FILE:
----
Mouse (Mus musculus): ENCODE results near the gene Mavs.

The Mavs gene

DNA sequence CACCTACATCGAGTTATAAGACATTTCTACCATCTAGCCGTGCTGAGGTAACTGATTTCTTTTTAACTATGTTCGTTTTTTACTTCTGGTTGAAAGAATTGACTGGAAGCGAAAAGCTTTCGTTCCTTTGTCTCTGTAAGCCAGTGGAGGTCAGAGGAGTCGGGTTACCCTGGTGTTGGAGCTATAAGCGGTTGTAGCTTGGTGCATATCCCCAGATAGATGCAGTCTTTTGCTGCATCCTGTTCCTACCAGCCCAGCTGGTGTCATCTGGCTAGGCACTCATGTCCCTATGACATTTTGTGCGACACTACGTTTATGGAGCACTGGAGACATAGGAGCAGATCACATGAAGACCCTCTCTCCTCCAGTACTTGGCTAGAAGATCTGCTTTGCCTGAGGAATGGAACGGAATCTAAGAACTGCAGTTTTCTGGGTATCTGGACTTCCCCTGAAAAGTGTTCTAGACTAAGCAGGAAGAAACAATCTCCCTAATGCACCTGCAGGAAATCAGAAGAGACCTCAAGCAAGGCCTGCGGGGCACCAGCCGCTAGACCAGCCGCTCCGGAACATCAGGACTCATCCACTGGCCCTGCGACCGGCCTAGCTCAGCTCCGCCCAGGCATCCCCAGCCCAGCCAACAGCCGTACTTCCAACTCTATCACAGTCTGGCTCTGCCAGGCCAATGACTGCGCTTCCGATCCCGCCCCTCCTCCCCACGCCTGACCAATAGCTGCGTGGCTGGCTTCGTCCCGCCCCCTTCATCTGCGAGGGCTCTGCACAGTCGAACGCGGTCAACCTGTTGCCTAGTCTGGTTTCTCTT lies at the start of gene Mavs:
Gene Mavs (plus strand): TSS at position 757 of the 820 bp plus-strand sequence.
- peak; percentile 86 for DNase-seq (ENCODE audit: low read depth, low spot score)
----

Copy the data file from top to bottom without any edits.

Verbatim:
Mouse (Mus musculus): ENCODE results near the gene Mavs.

The Mavs gene

DNA sequence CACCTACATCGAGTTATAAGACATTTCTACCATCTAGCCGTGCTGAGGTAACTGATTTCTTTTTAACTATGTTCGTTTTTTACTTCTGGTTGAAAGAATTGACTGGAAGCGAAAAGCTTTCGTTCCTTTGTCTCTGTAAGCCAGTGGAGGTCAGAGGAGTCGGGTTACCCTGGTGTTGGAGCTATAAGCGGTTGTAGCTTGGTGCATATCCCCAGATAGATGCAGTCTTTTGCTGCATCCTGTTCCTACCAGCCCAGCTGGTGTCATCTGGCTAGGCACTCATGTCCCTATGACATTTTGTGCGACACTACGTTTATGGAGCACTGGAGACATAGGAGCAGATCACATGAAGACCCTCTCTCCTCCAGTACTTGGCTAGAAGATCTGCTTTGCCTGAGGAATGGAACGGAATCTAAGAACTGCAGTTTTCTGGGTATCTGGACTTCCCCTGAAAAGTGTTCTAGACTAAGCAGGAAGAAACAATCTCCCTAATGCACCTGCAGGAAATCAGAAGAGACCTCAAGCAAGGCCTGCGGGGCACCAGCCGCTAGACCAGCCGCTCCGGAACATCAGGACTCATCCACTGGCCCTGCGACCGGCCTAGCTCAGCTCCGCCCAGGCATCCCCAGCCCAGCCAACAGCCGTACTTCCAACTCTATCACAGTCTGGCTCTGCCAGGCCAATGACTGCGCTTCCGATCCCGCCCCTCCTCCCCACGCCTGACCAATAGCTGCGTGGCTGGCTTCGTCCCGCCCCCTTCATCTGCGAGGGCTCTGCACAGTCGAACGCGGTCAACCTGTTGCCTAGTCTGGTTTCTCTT lies at the start of gene Mavs:
Gene Mavs (plus strand): TSS at position 757 of the 820 bp plus-strand sequence.
- peak; percentile 86 for DNase-seq (ENCODE audit: low read depth, low spot score)